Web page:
Cat without Hat CornedBee's Avatar
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    Yes, but in this case I'm talking about the readability of the code, not the efficiency. Keeping track of the values of a second variable is harder than knowing that END-i is always the opposite position.
    All the buzzt!
    CornedBee

    "There is not now, nor has there ever been, nor will there ever be, any programming language in which it is the least bit difficult to write bad code."
    - Flon's Law

  8. #23
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    So you find this more readable?
    Code:
    		for (int i = 0; i <= 7 && 7-i >= 0; i++)
    		{
    			swappedBytes[i] = bytes[7-i];
    		}
    I'm not disagreeing, but neither seems particularly difficult to read.

  9. #24
    Cat without Hat CornedBee's Avatar
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    I find this even more readable:
    Code:
    for (int i = 0; i < 8; i++)
    {
    	swappedBytes[i] = bytes[7-i];
    }
    Given i <= 7 (but I prefer i < 8), 7-i >= 0 is a tautology. It's a useless condition. So now we're down to a very simple for-loop header, which I take over the two variables any day.
    All the buzzt!
    CornedBee

    "There is not now, nor has there ever been, nor will there ever be, any programming language in which it is the least bit difficult to write bad code."
    - Flon's Law

  10. #25
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    >So now we're down to a very simple for-loop header, which I take over the two variables any day.
    Well I guess we'll just have to agree to disagree.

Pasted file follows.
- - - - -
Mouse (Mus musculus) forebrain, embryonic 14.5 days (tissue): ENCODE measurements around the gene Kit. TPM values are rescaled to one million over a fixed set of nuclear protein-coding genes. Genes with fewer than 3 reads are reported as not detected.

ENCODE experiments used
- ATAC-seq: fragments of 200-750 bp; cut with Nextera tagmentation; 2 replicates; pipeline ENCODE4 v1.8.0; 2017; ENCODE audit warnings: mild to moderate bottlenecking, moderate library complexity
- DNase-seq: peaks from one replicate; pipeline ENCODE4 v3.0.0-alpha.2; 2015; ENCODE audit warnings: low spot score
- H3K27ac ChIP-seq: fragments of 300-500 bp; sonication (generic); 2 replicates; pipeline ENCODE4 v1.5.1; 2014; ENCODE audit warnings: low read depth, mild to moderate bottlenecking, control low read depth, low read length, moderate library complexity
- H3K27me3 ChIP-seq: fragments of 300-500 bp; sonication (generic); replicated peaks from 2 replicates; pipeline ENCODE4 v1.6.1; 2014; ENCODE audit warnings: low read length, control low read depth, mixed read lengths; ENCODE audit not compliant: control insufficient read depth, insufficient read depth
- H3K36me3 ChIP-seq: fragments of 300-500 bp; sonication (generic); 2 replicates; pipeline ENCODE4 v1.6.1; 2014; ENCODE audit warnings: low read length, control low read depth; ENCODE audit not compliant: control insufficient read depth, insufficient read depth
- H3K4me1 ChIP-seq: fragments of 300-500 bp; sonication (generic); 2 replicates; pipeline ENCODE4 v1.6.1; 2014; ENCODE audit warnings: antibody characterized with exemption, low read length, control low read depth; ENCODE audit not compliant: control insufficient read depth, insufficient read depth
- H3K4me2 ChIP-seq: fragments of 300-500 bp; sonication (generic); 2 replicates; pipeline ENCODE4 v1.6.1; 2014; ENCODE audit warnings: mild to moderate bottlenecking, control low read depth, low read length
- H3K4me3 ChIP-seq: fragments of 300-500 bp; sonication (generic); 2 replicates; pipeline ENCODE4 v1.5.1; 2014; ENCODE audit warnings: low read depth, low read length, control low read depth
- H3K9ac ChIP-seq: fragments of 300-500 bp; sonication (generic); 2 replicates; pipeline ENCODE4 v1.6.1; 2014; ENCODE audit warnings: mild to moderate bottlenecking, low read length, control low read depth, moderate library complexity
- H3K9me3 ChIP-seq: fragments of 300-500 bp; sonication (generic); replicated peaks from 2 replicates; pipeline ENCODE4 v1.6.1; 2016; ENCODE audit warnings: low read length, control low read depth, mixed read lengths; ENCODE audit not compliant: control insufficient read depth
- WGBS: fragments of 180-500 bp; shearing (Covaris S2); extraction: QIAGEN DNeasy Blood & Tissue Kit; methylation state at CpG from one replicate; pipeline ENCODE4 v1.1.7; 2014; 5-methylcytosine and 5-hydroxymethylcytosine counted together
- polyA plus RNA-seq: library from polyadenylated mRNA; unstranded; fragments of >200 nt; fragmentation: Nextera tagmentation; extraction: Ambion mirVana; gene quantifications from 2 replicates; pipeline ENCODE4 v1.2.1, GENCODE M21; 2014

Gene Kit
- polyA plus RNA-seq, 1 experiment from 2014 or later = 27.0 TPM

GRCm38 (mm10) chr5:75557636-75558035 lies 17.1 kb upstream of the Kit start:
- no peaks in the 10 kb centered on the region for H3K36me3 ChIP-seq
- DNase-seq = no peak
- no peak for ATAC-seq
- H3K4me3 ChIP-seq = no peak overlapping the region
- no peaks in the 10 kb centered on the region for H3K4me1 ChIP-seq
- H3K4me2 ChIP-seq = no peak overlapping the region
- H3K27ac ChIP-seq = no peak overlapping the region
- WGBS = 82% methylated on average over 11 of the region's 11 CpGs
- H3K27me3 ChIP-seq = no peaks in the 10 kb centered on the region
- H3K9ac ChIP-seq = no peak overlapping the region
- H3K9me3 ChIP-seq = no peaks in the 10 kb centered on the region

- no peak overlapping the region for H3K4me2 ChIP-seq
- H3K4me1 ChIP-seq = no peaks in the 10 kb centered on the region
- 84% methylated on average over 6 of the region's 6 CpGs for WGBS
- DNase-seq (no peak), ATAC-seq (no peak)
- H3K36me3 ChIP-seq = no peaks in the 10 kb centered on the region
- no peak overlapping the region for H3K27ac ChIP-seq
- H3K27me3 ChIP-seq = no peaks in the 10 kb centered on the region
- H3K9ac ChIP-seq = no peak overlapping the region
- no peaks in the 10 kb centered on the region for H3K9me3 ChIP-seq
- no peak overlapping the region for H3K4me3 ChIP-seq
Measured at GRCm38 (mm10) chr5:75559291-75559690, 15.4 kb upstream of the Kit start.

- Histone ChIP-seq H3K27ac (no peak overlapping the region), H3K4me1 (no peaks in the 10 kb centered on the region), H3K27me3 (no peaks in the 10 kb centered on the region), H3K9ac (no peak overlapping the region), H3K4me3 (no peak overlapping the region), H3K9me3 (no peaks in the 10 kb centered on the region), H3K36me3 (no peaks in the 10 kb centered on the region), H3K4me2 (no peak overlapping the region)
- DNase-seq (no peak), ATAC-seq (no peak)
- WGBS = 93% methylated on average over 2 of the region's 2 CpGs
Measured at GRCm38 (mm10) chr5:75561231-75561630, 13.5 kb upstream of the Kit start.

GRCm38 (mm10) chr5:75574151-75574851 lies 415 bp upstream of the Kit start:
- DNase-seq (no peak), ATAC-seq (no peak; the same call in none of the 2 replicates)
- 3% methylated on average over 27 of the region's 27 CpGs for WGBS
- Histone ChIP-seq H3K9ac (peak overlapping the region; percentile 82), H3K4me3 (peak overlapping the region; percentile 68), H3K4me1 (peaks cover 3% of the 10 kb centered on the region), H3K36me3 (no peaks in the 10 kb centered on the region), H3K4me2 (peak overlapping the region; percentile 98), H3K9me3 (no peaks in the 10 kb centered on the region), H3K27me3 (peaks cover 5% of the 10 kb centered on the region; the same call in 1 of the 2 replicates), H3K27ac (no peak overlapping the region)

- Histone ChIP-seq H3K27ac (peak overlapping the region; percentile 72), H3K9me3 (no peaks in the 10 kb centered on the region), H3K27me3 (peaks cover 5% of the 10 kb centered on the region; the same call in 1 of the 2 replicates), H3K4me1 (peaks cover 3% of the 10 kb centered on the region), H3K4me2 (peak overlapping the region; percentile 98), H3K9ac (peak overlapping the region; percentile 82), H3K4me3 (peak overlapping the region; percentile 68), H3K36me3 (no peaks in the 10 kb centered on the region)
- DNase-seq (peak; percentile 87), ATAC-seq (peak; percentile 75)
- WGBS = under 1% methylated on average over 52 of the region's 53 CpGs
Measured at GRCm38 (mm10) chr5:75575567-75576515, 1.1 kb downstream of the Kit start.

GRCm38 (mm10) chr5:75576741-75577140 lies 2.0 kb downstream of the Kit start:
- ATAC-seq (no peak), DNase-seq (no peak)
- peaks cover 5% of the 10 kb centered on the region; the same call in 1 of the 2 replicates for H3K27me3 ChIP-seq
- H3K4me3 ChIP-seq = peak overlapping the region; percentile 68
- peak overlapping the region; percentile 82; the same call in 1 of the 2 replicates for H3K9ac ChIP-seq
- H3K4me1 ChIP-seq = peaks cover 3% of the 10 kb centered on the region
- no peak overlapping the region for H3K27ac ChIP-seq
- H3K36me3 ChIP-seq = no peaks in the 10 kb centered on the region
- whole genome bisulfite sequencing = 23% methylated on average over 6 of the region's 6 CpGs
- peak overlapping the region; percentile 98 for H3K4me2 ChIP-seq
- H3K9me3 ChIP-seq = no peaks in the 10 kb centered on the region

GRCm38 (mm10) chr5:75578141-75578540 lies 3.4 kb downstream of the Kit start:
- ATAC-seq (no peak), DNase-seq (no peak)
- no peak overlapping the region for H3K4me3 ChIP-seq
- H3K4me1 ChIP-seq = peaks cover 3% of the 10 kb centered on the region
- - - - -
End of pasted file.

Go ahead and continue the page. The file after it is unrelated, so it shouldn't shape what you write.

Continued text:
11. #26
    Cat without Hat CornedBee's Avatar
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    Yes, some readability issues are a matter of taste.
    All the buzzt!
    CornedBee

    "There is not now, nor has there ever been, nor will there ever be, any programming language in which it is the least bit difficult to write bad code."
    - Flon's Law

  12. #27
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    After some fiddling around with the new swapping code you graciously came up with, i noticed something odd. When i changed the value of the double i was converting to bytes, i saw that only one value of the bytes changed, and the rest stayed the same.

    So i thought it might not be the function converting the double in to bytes that is at fault, but maybe the code printing the byte array was at fault.

    So i glanced over the code that printed out the bytes, and i could not find anything. To quickly overcome any headaches searching for the fault in this piece code that was never going to be used again (it was temporary code), i conjured up this:

    Code:
        bool same = true;
        for (int i = 0; i < sizeof(double); i++)
        {
    	if (bytes[i] != d_u.data[i])
    	{
    	    same = false;
    	    break;
    	}
        }
        std::cout << (same ? "Same" : "Not the same") << "\n";
    This piece code checked if the byte arrays of the conversion, and that of an union, was the same (i was using a X86 machine). And they were. So it must be the code that printed out the byte array that is at fault.

    I will 'try' to fix the bug in the code printing the byte array myself, since its unrelated to this topic. But if i can't, i will be certain to flee back to here .

    Here is the piece of code that eventually did the job:

    Code:
    bool isOSBigEndian()
    {
    	short check = 0xAABB;
    	
    	uint8_t* endianCheck = reinterpret_cast<uint8_t*>(&check);
    	return (endianCheck[0] == 0xAA && endianCheck[1] == 0xBB);
    }
    
    template<typename T> void ByteSwap(T& Data)
    {
    	T Temp = Data;
    	uint8_t* pData = reinterpret_cast<uint8_t*>(&Data);
    	uint8_t* pTemp = reinterpret_cast<uint8_t*>(&Temp);
    	for (int i = 0; i < sizeof(Data); i++)
    		pData[i] = pTemp[(sizeof(Data) - 1) - i];
    }
    
    uint8_t* convertDoubleToBytes(double value)
    {
    	if (isOSBigEndian())
    	{
    		ByteSwap<double>(value);
    		uint8_t* bytes = reinterpret_cast<uint8_t*>(&value);
    		return bytes;
    	}
    	else
    	{
    		uint8_t* bytes = reinterpret_cast<uint8_t*>(&value);
    		return bytes;
    	}
    }
    Thanks for all your help